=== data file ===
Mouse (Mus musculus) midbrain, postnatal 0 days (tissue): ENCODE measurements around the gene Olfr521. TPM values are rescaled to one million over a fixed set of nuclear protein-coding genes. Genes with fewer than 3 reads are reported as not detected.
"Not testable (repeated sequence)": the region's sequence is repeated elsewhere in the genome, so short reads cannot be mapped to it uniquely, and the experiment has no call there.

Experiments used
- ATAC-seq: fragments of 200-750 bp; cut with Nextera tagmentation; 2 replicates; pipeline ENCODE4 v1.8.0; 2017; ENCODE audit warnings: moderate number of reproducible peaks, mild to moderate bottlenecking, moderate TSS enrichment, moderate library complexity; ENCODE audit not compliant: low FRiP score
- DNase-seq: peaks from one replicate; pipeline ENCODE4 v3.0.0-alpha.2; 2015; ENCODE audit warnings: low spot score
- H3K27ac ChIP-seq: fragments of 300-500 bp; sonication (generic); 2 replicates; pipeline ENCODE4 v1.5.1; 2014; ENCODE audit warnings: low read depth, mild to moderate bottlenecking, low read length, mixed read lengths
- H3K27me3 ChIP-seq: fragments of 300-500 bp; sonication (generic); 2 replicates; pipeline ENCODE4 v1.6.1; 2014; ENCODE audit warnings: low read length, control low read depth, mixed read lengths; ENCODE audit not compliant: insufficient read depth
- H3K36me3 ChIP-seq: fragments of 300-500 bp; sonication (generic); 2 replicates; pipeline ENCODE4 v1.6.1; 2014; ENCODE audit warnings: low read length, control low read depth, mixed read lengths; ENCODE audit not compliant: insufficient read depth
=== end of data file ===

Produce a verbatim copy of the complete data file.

Mouse (Mus musculus) midbrain, postnatal 0 days (tissue): ENCODE measurements around the gene Olfr521. TPM values are rescaled to one million over a fixed set of nuclear protein-coding genes. Genes with fewer than 3 reads are reported as not detected.
"Not testable (repeated sequence)": the region's sequence is repeated elsewhere in the genome, so short reads cannot be mapped to it uniquely, and the experiment has no call there.

Experiments used
- ATAC-seq: fragments of 200-750 bp; cut with Nextera tagmentation; 2 replicates; pipeline ENCODE4 v1.8.0; 2017; ENCODE audit warnings: moderate number of reproducible peaks, mild to moderate bottlenecking, moderate TSS enrichment, moderate library complexity; ENCODE audit not compliant: low FRiP score
- DNase-seq: peaks from one replicate; pipeline ENCODE4 v3.0.0-alpha.2; 2015; ENCODE audit warnings: low spot score
- H3K27ac ChIP-seq: fragments of 300-500 bp; sonication (generic); 2 replicates; pipeline ENCODE4 v1.5.1; 2014; ENCODE audit warnings: low read depth, mild to moderate bottlenecking, low read length, mixed read lengths
- H3K27me3 ChIP-seq: fragments of 300-500 bp; sonication (generic); 2 replicates; pipeline ENCODE4 v1.6.1; 2014; ENCODE audit warnings: low read length, control low read depth, mixed read lengths; ENCODE audit not compliant: insufficient read depth
- H3K36me3 ChIP-seq: fragments of 300-500 bp; sonication (generic); 2 replicates; pipeline ENCODE4 v1.6.1; 2014; ENCODE audit warnings: low read length, control low read depth, mixed read lengths; ENCODE audit not compliant: insufficient read depth